President Obama’s reelection campaign celebrated its No. 1 political foe’s signature achievement on its sixth anniversary Thursday. And from the law’s standard-bearer, Mitt Romney? Crickets.
That’s a sneak peak at how bizarre the politics of health care are shaping up in the general election, which kicked into high gear this week as Rick Santorum cleared Romney’s path to challenging Barack Obama for the presidency this November.
In 2006, as governor of Massachusetts, Romney enacted health care legislation that became the basis for President Obama’s law, complete with all the key pillars: laws prohibiting insurers from turning away customers, and an individual mandate coupled with subsidies to expand insurance coverage.
“They’re the same fucking bill,” Jonathan Gruber, an MIT professor and architect of both “Romneycare” and “Obamacare,” has said of the two laws.
For Romney, the politics are tricky: The conservative base he’s relying on despises “Obamacare,” and the candidate has vowed to repeal it as president. But Romney also can’t disown his greatest accomplishment, and has instead sought to distinguish the two largely on the basis that his is a state law and Obama’s a federal law.
That argument won’t go the distance in placating conservatives, who fear that nominating Romney neutralizes one of their biggest political advantages given the unpopularity of “Obamacare.” That’s the downside: What Republicans were hoping to make a central contrast in the 2012 election becomes a wash in an Obama vs. Romney match-up.
And Team Obama is eager to point out the two laws are essentially one in the same. The president’s reelection campaign released a 3-minute video that highlights the similarities and includes clips of Romney defending the policies that make up the two laws, including the individual mandate that’s the focal point of conservative ire.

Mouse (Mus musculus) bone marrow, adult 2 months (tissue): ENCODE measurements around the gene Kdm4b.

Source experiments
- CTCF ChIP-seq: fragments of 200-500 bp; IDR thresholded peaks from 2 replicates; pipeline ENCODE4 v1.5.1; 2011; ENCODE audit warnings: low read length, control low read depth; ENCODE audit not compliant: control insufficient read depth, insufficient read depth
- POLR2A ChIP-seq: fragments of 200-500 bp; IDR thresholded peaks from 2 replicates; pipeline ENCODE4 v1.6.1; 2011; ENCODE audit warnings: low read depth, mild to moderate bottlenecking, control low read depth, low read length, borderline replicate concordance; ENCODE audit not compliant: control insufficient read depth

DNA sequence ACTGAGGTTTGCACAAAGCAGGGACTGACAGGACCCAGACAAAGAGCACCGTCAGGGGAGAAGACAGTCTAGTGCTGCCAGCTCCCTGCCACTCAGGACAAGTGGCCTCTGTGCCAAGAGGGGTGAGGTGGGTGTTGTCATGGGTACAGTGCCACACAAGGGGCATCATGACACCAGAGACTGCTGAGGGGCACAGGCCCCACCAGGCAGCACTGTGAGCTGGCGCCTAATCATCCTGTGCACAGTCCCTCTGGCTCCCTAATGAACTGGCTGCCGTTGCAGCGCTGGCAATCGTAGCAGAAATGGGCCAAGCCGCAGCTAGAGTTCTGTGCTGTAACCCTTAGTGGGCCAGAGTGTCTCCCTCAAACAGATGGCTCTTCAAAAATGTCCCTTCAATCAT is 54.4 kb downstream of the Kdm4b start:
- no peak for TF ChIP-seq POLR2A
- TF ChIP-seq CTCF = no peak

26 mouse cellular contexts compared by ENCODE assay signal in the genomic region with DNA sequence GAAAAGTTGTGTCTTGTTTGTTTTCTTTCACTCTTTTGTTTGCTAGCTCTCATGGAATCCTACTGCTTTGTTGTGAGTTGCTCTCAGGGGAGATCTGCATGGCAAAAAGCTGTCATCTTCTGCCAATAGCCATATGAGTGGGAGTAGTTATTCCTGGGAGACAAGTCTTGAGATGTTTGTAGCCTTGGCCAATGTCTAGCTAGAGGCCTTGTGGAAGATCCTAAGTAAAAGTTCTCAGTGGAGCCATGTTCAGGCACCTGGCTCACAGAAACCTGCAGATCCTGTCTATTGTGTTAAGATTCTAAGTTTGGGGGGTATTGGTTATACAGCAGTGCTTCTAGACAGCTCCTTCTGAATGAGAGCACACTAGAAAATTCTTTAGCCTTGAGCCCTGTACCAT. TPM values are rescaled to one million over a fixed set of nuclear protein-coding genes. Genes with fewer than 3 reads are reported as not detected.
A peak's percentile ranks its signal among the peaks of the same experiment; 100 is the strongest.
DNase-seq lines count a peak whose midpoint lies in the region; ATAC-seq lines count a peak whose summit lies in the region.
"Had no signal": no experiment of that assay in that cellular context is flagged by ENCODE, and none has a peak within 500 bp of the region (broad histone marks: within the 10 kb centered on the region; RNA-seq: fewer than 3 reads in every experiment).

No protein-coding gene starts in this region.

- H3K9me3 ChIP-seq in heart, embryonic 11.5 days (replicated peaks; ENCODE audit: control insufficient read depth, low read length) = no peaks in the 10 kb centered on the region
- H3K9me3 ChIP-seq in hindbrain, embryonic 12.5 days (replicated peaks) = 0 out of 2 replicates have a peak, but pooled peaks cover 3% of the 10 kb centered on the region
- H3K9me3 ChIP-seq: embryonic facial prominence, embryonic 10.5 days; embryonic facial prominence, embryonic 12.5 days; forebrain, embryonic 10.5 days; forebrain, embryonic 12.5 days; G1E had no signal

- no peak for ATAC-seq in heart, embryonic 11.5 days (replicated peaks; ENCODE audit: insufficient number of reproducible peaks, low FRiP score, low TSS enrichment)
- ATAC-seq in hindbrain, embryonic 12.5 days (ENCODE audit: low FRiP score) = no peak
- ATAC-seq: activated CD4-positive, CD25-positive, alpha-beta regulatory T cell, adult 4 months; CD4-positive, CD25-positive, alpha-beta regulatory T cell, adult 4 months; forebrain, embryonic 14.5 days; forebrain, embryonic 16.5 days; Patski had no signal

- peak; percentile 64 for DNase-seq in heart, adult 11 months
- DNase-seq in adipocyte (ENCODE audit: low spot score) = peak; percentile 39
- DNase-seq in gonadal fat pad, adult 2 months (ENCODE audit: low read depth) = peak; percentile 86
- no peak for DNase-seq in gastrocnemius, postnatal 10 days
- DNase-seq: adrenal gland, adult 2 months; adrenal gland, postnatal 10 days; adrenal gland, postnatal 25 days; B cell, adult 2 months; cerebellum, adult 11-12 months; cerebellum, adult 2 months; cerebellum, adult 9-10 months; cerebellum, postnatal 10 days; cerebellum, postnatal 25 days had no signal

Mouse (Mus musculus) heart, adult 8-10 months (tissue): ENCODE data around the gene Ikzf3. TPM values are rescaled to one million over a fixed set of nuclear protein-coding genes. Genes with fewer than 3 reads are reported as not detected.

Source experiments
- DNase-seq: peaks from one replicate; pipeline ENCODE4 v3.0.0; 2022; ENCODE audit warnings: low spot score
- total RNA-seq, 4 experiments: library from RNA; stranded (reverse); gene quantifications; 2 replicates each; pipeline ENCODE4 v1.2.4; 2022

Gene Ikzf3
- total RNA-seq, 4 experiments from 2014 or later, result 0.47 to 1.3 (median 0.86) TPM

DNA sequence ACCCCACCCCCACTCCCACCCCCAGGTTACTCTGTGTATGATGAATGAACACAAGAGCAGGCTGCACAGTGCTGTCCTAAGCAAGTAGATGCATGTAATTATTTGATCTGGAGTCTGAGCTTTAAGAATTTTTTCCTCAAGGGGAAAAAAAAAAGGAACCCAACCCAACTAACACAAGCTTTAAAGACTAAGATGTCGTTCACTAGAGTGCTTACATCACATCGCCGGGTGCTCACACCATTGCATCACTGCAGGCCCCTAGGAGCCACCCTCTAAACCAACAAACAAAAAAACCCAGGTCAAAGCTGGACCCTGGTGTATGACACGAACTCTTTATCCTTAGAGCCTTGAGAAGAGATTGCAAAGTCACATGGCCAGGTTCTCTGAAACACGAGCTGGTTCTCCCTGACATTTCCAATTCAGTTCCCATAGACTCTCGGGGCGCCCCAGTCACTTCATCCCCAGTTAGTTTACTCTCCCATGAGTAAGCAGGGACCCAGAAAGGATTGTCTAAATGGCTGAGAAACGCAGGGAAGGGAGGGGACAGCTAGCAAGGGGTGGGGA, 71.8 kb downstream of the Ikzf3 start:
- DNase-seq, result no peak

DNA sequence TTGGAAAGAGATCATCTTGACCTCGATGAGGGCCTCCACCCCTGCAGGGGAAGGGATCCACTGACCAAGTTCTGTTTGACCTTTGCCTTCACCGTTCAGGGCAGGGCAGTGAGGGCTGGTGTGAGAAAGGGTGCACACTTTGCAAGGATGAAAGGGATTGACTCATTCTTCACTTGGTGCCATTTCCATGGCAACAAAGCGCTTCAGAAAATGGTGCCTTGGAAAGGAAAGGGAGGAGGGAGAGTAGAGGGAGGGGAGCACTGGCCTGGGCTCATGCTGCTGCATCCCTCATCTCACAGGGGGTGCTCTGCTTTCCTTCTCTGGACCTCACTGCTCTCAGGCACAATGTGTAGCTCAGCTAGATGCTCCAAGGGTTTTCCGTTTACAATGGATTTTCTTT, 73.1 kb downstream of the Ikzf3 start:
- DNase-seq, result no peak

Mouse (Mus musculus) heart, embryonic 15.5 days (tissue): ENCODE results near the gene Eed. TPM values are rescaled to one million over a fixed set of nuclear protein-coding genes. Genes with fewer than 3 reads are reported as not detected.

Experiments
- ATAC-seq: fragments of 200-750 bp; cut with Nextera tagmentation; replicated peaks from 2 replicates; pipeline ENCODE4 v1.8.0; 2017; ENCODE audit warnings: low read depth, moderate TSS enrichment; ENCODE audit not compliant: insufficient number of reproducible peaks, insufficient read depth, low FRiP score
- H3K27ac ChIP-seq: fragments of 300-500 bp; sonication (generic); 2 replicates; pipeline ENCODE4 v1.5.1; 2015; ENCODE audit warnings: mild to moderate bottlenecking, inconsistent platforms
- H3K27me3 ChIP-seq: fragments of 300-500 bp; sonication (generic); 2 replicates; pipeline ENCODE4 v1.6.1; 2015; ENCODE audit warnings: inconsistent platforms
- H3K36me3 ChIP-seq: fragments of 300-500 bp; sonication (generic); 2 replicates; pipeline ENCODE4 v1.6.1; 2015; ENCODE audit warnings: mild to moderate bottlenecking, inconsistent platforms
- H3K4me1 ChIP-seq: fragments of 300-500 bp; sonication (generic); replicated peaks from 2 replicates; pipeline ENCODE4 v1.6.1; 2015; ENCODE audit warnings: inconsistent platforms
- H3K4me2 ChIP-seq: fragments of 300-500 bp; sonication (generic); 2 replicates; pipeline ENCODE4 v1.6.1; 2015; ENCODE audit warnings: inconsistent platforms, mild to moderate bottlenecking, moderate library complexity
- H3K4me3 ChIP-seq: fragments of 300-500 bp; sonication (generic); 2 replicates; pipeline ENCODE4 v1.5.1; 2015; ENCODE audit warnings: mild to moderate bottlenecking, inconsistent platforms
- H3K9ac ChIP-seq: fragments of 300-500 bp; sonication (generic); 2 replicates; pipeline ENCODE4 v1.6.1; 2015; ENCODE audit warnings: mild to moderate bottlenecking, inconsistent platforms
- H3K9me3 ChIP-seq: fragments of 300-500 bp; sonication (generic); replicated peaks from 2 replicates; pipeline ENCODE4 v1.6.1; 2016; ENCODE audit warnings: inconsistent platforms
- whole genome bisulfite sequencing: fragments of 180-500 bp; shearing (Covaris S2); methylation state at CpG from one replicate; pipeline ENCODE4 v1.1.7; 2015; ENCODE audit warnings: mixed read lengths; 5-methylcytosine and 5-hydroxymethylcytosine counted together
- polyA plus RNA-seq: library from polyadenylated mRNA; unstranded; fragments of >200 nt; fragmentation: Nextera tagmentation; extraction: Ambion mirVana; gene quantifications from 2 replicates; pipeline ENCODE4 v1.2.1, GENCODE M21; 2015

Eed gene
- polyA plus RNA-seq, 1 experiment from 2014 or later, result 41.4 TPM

The Romney campaign, in response, didn’t mention “Romneycare” but reiterated its federalist case against “Obamacare.”
“President Obama was wrong to impose a one-size-fits-all plan for the nation on health care,” Romney spokesperson Andrea Saul told TPM. “Obamacare is bad policy and it’s bad law. What is important is that states should be free to pursue their own solutions, and we look forward to celebrating the day Obamacare is overturned and that power is returned to the states.”
The dueling responses foreshadow a sort of political chess match where Romney works to keep the focus on “Obamacare” while Obama responds by strategically giving his opponent some credit for his signature law.
The other wildcard is the Supreme Court’s verdict on the constitutionality of the Affordable Care Act. A ruling to strike down some or all of it would energize Romney’s message that the federal government overstepped its bounds, but a decision to uphold the law would effectively make his one trump card — the federal-state distinction — moot.
Despite Romneycare’s minimal effect in controlling costs, it has been a success by a number of indicators: Nearly everyone in the state has insurance, emergency room visits have dropped and surveys show that about two-thirds of residents favor the law.
Sahil Kapur is a congressional reporter for TPM. He previously covered politics and public policy for numerous publications including The Guardian and The Huffington Post. He can be reached at sahil [at] talkingpointsmemo.com.